2022 was a year of change for Brent Rooker, who was a member of four different organizations within the span of seven months. After five years with the Twins, Rooker was dealt along with Taylor Rogers to the Padres for Chris Paddack and Emilio Pagan in April 2022. From there, Rooker found himself on the move again at the trade deadline when San Diego sent him to the Royals for catcher Cam Gallagher. Rooker finished out the season in K.C. but was designated for assignment in November, paving the way for the Athletics to claim him off waivers.
As Rooker noted in a chat with MLBTR readers back in February, the specific timing of the trades made things particularly difficult since “
Stability isn’t usually a word associated with an A’s franchise that has made a habit of roster overhauls, including the latest fire sale that has seen the Athletics part ways with several prominent veterans as part of the latest rebuild. The result hasn’t been pretty, as the A’s entered play today with a league-worst 7-26 record, and the increasing possibility of a move to Las Vegas has led to a lot of public discord amongst Oakland fans.
Though it all, however, Rooker has become a major bright spot in the early portion of the 2023 season. Entering the year with a career .200/.289/.379 slash line over 270 plate appearances in the majors, Rooker has exploded to hit .333/.442/.726 with 10 home runs over his first 104 PA in an Athletics uniform. Rooker’s slugging percentage and 218 wRC+ lead all qualifies hitters, and his on-base percentage also leads the American League.
This kind of huge breakout caught even Rooker himself a little off-guard. “In a vacuum, the numbers themselves are more than I ever thought I could do,” Rooker told MLB.com’s Martin Gallegos and other reporters last week. “That’s not taking away the confidence I have in myself. That kind of production for a month’s worth of games is probably past even my expectations of myself, so that’s been a pleasant surprise for me.”
Such high-level production isn’t totally alien to Rooker, who has pretty consistently mashed minor league pitching over five seasons on the farm. This includes a career .274/.387/.590 slash line over 906 PA at the Triple-A level, which is a standout performance even with the caveat of 273 of those plate appearances coming in the hitter-friendly environment of the Pacific Coast League (with the Padres’ Triple-A affiliate). Rooker also carried some prospect pedigree as the 35th overall pick of the 2017 draft, and he was ranked 92nd on Baseball America’s top-100 prospects list prior to the 2018 season.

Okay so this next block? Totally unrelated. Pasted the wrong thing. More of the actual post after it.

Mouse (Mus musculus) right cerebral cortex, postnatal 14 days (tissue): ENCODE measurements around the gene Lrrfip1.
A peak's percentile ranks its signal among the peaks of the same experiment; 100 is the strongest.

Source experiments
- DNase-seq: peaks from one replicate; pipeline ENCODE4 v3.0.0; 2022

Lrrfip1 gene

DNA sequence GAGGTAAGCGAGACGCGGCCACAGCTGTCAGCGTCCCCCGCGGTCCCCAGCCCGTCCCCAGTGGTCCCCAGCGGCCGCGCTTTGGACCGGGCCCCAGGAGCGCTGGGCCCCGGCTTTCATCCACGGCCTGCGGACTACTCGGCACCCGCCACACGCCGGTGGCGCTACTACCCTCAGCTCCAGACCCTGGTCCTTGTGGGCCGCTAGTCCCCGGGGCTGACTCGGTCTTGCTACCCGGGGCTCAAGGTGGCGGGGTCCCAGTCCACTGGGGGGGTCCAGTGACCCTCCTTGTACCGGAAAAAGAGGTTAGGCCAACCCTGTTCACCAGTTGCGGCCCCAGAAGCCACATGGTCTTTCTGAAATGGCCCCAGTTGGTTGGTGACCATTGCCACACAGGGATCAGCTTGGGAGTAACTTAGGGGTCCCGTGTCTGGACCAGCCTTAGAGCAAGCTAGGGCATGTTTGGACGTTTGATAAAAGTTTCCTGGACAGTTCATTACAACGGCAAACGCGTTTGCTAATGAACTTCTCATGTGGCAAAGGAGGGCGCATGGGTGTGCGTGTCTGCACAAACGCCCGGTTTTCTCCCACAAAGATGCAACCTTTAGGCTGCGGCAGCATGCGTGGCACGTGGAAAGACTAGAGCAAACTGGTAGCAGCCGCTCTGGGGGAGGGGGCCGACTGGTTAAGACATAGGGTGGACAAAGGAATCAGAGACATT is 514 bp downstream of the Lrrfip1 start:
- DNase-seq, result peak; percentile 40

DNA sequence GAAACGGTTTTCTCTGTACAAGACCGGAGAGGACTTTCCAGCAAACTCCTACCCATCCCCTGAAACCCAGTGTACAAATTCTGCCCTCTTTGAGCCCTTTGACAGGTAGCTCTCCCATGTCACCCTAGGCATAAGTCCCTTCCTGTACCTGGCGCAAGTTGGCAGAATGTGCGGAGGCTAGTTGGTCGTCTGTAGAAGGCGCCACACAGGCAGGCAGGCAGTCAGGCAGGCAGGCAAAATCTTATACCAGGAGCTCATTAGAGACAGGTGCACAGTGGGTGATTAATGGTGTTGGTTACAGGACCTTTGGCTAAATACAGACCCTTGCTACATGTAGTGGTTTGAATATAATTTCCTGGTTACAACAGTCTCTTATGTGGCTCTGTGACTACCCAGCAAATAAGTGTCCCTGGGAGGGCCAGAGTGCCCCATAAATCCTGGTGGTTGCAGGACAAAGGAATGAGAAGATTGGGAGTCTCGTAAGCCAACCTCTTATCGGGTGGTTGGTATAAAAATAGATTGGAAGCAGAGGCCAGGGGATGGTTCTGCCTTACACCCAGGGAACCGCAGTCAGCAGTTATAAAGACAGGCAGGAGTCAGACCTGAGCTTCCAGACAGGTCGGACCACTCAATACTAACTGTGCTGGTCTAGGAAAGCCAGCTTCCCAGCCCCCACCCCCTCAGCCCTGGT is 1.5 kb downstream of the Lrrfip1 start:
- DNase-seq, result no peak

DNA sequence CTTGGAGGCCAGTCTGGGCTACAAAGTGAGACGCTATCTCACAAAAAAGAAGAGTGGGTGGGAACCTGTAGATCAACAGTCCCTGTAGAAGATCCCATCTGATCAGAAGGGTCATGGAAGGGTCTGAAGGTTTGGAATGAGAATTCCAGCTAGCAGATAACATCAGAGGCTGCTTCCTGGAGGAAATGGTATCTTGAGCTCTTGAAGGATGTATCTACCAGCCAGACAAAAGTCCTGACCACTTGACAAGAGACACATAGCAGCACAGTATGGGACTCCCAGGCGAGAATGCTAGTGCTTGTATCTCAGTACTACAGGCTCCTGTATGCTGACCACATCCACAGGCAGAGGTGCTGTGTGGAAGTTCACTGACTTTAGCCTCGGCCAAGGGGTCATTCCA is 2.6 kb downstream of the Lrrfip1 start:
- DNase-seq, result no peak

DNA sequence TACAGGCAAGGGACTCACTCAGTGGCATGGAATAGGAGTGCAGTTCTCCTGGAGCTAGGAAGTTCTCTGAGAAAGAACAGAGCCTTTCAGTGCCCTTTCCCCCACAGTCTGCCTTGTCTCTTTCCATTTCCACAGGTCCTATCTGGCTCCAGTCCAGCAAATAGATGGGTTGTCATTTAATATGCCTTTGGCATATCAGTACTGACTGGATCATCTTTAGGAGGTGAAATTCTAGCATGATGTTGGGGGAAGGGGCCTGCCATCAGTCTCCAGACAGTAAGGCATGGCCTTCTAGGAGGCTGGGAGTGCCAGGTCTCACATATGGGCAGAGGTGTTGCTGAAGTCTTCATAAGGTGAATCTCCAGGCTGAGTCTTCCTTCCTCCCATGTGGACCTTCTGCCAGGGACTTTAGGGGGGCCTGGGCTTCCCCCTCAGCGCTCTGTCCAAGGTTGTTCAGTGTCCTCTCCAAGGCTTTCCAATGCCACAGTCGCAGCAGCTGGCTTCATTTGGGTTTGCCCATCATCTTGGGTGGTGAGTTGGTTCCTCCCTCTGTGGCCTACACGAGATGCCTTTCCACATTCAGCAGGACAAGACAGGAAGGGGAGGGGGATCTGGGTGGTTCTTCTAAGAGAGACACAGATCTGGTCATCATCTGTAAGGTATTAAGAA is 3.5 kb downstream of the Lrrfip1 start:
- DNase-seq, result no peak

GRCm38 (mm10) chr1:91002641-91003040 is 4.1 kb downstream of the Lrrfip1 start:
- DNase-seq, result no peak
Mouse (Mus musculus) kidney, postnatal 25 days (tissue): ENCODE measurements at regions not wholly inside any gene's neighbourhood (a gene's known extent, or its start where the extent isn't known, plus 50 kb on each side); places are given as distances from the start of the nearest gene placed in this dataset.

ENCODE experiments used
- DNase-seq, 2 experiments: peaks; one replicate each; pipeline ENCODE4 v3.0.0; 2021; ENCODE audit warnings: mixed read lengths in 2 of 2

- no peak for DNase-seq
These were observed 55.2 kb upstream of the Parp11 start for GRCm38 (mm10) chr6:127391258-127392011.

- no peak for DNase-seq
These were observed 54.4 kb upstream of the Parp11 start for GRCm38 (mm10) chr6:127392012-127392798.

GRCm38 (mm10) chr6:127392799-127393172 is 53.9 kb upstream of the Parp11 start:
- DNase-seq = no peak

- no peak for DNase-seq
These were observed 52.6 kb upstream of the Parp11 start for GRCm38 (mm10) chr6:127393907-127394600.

Despite this resume, Rooker couldn’t really break though on a Minnesota team that already had multiple up-and-coming outfielders on the active roster or in the farm system all vying for playing time. Rooker’s cause wasn’t helped when he suffered a fractured forearm in just his seventh big league game in 2020, and his only other extended taste of MLB playing time came in 2021, when he batted .201/.291/.397 over 213 PA for the Twins.
Still, that rough season had just enough glimmers of hope for Rooker that he told Gallegos and company that it has contributed to his big 2023 numbers. “The last two years, I’ve just been trying to figure out how to extend those good times that I had,” Rooker said. “I knew I could do it because I’d have weeks in Minnesota where I’d hit really well with a lot of success. That put it in my head and heart that I was good enough to do it. I just had to figure out how to do it for longer periods of time.”
It is probably safe to assume that some regression is inevitable, due to both Rookier’s .340 BABIP and the lack of track record to back up his early standing as an elite hitter. That said, there hasn’t been much luck in what Rooker has been doing, as his .479 wOBA is above his xwOBA….but not by much, as Rooker’s .447 xwOBA is still in the 99th percentile of all hitters. His barrel rate and walk rate are also both outstanding, and his overall hard-hit ball rate is well above league average. Strikeouts have been a persistent issue for Rooker throughout his career, but cutting his strikeout rate down to even a modest 22.1% (within the 49th percentile of hitters) has helped greatly, given what Rooker is doing with all that extra contact.